via Indigenisation hits steel maker – NewsDay Zimbabwe January 28, 2014 by Blessed Mhlanga
THE confusion around the country’s indigenisation laws has had an adverse impact on the operations of top steelmaking company Steelmakers Zimbabwe that is now seeking partners to help complete its Masvingo Sponge Iron plant.
The company, whose workers were mulling a strike, after failing to pay a 12,5% National Employment Council (NEC) approved salary, said it was in dire need of courting new capital to improve operations.
Last year, the NEC set $270 as the minimum wage for workers in the industry, which would have seen Steelmakers employees get a 12,5% increase on their salaries across the board.
Steelmakers reportedly pays its workers a minimum salary of $240 a month.
Group general manager Alexander Johnson said Steelmakers, currently operating at below 35% capacity, was looking for new capital of up to $30 million to shore up its operations at the Masvingo Sponge plant.
The plant opened in 2005 and was earmarked for a $50 million investment, but shareholders later withdrew their funds due to an economic meltdown prevailing then.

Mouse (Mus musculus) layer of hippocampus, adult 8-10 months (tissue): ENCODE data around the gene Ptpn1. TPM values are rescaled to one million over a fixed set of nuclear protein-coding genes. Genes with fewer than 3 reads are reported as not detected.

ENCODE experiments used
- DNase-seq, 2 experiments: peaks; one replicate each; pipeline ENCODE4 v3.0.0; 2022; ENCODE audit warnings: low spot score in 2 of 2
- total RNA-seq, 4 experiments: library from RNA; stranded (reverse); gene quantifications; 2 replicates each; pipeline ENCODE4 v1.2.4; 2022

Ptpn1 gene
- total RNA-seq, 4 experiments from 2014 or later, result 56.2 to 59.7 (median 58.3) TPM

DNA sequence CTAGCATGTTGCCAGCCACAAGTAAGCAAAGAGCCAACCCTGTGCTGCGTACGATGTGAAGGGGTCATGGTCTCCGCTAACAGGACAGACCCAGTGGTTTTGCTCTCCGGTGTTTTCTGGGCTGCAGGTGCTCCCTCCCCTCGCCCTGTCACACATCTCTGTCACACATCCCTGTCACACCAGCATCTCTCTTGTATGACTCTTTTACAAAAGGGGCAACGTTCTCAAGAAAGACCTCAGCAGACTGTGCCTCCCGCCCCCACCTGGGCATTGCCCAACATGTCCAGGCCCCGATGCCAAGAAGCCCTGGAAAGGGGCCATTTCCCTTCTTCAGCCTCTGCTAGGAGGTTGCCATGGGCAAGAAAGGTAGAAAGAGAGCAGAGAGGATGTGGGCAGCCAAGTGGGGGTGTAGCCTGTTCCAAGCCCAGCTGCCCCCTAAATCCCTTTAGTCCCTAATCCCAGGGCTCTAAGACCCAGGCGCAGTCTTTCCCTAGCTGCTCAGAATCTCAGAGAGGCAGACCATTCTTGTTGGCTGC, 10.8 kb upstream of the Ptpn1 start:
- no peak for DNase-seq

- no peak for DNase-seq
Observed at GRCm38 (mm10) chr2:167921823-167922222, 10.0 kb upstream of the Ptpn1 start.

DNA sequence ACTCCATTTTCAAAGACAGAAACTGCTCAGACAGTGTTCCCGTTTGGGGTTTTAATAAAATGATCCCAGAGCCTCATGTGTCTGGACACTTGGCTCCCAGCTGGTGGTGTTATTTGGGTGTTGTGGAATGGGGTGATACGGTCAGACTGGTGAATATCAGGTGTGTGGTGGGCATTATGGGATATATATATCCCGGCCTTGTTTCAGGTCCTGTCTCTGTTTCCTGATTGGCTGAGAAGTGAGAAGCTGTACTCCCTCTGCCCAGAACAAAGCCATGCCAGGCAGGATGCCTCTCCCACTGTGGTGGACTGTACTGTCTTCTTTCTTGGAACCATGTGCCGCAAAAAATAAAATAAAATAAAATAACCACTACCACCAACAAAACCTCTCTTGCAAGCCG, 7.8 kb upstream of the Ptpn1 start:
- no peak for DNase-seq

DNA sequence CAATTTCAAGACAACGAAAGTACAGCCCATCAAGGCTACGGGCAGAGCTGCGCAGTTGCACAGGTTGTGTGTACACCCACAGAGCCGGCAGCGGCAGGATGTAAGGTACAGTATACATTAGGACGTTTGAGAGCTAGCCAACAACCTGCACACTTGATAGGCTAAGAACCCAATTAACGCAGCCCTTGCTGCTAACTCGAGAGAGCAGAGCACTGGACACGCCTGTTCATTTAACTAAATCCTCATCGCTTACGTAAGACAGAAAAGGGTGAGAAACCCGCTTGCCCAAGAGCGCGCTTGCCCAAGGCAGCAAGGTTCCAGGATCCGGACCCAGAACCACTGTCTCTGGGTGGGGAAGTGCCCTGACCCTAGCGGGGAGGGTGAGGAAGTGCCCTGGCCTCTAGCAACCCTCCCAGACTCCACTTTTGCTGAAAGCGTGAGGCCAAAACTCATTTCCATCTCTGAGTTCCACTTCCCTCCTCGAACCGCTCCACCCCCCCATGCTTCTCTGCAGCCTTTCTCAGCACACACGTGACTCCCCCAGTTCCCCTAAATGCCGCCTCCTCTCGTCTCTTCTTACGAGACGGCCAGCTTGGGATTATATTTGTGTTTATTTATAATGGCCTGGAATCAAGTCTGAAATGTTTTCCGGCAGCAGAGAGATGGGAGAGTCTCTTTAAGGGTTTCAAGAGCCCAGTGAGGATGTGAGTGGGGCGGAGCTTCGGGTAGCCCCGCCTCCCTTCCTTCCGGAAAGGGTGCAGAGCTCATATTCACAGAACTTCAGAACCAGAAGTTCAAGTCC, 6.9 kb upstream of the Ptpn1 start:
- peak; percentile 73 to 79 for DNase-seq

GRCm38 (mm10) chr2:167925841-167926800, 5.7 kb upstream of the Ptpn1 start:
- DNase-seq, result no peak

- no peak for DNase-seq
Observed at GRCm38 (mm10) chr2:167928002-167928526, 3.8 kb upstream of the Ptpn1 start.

“Our operations in Masvingo were supposed to ensure that we produce sponge iron and process it to steel billets before forging it to complete products and exporting it, but shareholders withheld funds after an initial investment of $7 million,” he said.
“We, therefore, need $30 million to ensure that the plant in Masvingo is completed because at its present stage we cannot begin to get profits out of it, we can’t get that kind of investment locally so we have to start looking outside.”
Johnson said a number of investors had shown interest in the project, but they were scared off by the indigenisation law.
Currently, Steelmakers is exporting sponge iron from its Masvingo plant directly to Zambia at very low prices and thus creating a fiscal burden on its operations.
The company also needs another $6 million to rehabilitate its Redcliff-based works which was established in 1998.
“Those machines have a life span of 20 years and they need to be replaced at about $6 to $7 million, but because of the liquidity crunch in Zimbabwe that money cannot be found here,” he said.